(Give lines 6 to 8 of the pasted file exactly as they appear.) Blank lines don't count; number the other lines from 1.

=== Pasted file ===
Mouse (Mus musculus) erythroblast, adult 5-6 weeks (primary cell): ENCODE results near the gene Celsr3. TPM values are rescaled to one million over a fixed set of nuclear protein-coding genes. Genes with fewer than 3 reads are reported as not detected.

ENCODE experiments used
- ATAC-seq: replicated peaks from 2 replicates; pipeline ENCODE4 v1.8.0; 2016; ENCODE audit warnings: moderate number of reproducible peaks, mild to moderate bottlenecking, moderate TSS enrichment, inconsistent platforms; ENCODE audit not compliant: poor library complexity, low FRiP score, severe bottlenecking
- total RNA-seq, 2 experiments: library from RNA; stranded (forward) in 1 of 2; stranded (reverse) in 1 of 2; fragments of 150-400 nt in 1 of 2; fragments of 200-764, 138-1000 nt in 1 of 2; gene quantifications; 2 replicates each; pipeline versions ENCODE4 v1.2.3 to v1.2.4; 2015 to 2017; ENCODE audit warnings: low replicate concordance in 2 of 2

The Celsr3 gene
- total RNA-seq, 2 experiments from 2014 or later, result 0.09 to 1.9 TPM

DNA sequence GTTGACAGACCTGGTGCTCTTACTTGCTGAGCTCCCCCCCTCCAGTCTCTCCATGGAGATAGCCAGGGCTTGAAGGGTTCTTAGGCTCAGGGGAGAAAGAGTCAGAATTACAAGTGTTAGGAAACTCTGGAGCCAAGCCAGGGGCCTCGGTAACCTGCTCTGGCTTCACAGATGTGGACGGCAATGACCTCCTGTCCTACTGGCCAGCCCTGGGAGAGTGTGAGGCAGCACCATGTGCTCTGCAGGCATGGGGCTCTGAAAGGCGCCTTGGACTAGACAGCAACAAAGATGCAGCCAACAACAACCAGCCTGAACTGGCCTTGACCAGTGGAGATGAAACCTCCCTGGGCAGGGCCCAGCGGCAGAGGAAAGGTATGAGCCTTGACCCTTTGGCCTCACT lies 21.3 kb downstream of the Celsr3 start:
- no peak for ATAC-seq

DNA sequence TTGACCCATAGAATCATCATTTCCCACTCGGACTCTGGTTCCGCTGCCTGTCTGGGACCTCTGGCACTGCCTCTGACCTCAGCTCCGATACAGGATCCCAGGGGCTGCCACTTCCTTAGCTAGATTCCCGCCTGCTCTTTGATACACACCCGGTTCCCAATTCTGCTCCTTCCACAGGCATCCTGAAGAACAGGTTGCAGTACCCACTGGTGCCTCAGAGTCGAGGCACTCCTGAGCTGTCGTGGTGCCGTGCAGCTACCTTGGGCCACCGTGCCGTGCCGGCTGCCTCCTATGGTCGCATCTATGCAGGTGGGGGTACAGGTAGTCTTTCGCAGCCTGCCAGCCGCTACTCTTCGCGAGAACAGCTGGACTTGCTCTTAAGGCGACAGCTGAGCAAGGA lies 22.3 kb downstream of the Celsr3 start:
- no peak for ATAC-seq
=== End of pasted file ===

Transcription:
- total RNA-seq, 2 experiments from 2014 or later, result 0.09 to 1.9 TPM

DNA sequence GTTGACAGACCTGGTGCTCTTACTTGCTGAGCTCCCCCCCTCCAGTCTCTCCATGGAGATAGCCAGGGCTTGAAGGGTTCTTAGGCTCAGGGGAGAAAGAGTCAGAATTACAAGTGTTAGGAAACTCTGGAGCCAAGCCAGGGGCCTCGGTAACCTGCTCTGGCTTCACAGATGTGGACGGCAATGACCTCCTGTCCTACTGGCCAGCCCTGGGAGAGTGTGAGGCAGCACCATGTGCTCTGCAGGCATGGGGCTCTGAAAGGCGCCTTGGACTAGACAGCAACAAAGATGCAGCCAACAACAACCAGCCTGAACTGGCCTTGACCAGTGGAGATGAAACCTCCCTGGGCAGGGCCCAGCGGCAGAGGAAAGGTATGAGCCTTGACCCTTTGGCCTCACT lies 21.3 kb downstream of the Celsr3 start:
- no peak for ATAC-seq